What to Think of the Talks, Part 2

[tweetmeme] To continue from where I left off yesterday, there are many opinions concerning the newest round of direct negotiations – mostly, perhaps, pessimistic. Al Jazeera‘s Empire recently hosted a round table discussion with John Mearsheimer, Robert Malley and Nabil Shaath.  While Shaath is pushing a more hopeful realism, the other two commentators strongly believe that the talks are nothing but a sham.  Take a look (hat tip to Pulse):

After a two year deadlock and 17 years of failure, Washington has relaunched direct peace talks between the Palestinians and the Israelis. And both parties have agreed to keep talking, in the hope of reaching a final agreement.

For some, US renewed sponsorship of direct talks this week is a major step towards peace. They argue that as the leader of the free world, the US has the moral and geopolitical responsibility, as well as the political and strategic proximity to broker peace in the Middle East.

Their detractors reckon that the US-sponsored peace process is the continuation of war through other means, not only in Palestine, but throughout the region, where the US and its closest ally Israel use the peace process to cover up their strategic follies and expand their regional interests. They claim that the influence of the Israel lobby in Washington, coupled with US wars in the greater Middle East, renders the US a dishonest broker that succumbs to the Israeli agenda at the expense of Palestinian rights.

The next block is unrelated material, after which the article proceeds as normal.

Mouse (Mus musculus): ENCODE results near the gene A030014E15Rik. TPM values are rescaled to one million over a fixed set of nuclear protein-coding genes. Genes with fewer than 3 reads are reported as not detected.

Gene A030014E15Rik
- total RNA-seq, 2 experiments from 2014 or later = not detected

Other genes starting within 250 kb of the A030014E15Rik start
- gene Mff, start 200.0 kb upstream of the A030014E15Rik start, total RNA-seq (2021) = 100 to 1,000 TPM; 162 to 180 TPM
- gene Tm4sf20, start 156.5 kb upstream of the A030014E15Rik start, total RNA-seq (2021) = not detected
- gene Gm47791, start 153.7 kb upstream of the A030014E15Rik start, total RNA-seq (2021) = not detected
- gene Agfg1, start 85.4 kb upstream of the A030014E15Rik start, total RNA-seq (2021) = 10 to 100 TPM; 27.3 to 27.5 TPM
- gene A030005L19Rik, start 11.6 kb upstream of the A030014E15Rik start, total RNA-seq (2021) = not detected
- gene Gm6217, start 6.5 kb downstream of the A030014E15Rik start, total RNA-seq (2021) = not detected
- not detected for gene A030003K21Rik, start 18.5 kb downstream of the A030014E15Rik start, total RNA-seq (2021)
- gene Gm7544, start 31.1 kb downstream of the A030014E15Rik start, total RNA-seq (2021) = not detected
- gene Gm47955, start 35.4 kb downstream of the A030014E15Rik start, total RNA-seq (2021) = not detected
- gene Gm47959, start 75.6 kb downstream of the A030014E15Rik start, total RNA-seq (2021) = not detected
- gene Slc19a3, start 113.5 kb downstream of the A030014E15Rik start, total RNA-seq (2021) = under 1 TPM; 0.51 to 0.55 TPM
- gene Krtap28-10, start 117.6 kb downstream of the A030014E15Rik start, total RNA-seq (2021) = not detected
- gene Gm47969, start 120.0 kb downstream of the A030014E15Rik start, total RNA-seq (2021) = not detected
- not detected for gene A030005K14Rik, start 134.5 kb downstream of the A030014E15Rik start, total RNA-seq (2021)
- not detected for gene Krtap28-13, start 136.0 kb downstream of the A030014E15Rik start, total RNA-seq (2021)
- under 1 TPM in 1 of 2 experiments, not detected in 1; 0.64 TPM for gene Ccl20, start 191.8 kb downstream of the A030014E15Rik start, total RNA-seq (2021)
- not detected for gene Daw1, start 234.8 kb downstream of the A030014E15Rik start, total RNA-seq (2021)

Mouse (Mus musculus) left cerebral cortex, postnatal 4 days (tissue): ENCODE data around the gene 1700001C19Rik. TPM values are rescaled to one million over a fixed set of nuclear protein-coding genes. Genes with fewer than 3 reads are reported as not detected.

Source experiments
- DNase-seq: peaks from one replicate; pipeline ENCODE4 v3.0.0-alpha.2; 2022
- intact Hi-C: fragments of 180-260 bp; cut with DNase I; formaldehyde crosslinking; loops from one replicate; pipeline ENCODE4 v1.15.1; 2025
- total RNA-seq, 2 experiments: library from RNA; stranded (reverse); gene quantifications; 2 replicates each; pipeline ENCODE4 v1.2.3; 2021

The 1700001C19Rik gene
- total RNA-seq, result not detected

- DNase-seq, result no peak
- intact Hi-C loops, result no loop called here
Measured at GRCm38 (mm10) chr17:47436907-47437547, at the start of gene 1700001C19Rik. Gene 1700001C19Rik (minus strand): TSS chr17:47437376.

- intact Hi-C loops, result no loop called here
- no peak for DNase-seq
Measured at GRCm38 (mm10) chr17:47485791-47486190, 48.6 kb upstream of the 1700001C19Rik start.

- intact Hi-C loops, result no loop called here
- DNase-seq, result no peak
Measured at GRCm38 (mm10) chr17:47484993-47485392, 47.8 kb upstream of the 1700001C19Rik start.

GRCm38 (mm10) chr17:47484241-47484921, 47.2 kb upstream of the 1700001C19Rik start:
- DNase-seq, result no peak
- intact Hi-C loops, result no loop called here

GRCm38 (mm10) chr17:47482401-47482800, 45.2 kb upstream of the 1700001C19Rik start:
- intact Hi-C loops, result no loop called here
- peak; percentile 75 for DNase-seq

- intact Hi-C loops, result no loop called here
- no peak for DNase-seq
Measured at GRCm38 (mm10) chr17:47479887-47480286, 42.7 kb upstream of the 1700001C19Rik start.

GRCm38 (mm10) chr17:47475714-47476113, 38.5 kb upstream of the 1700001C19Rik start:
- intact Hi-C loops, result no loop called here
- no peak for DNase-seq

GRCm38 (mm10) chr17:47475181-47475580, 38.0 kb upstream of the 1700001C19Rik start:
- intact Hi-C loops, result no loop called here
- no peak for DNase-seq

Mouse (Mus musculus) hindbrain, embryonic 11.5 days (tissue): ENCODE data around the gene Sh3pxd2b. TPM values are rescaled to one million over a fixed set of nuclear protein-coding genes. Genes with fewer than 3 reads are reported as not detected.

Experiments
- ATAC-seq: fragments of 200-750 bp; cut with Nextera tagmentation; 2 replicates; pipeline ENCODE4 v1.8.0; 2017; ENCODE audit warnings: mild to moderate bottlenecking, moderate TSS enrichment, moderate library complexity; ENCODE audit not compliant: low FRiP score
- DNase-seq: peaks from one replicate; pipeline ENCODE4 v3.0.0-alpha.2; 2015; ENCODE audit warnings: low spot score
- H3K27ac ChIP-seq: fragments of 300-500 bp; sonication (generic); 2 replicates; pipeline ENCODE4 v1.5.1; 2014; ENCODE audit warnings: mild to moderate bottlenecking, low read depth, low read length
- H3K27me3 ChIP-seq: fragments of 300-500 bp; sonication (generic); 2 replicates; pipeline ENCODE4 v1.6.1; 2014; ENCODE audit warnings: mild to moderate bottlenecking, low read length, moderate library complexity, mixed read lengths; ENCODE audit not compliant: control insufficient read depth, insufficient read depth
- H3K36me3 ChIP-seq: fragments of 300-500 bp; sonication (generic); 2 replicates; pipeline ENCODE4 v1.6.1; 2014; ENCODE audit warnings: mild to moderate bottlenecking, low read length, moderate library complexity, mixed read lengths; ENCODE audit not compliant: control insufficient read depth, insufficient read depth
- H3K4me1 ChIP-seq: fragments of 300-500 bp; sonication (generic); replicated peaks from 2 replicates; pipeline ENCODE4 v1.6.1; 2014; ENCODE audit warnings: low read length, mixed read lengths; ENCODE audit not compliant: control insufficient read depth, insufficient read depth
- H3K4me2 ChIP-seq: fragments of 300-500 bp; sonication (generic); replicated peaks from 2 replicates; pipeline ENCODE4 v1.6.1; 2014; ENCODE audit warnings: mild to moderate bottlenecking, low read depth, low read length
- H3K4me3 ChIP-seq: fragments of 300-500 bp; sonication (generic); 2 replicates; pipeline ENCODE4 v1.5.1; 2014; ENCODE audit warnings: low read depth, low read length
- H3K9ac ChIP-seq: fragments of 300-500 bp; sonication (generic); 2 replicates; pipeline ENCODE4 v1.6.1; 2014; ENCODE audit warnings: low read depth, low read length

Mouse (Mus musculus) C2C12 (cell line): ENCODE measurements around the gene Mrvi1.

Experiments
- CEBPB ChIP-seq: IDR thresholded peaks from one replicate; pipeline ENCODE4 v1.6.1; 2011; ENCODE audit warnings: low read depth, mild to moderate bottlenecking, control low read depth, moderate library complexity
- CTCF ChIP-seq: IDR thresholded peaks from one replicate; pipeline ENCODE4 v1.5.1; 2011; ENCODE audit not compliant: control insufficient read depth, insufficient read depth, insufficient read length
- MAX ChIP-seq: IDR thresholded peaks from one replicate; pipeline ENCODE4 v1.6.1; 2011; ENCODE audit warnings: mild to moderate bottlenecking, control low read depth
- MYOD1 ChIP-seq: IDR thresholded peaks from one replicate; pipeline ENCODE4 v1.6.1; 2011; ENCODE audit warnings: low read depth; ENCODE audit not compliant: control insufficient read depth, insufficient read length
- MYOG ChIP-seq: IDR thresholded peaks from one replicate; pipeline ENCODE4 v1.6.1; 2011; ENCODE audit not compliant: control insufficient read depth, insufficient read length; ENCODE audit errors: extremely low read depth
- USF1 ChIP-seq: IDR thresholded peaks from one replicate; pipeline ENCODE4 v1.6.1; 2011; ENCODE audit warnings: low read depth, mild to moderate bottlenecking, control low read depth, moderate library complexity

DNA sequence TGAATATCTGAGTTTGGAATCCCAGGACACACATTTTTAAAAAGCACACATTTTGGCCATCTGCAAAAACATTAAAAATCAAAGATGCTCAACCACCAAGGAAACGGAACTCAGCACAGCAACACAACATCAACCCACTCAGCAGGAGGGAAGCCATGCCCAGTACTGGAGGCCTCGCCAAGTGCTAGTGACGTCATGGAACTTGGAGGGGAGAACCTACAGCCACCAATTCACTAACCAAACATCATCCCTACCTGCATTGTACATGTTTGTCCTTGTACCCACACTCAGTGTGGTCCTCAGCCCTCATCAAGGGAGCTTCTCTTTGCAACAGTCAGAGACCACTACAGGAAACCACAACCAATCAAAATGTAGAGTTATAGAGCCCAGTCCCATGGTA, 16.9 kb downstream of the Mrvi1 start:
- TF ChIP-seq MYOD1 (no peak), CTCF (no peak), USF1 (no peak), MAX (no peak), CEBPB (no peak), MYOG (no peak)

And here lies the paradox facing many of America’s partners and allies who are eager for its activism but sceptical of its judgment.

Whilst Washington’s management, of the diplomatic process over the last 17 years has had its share of critics, Arab and Muslim attachment to Palestine, coupled with its international symbolism as the last colonial occupation, have ensured that this cause remains crucial to regional stability and on top of the American and the global agenda. And an increasing number of US generals and politicians believe that resolving the Palestinian issue is important to the US’ own national security in light of its wars and occupation in the greater Middle East.

As Israelis and Palestinians take the first step of a one-year journey to reach a final agreement, we ask: What will it take to reach the Promised Land? And is the US willing, or able, to do what it takes to make peace possible?

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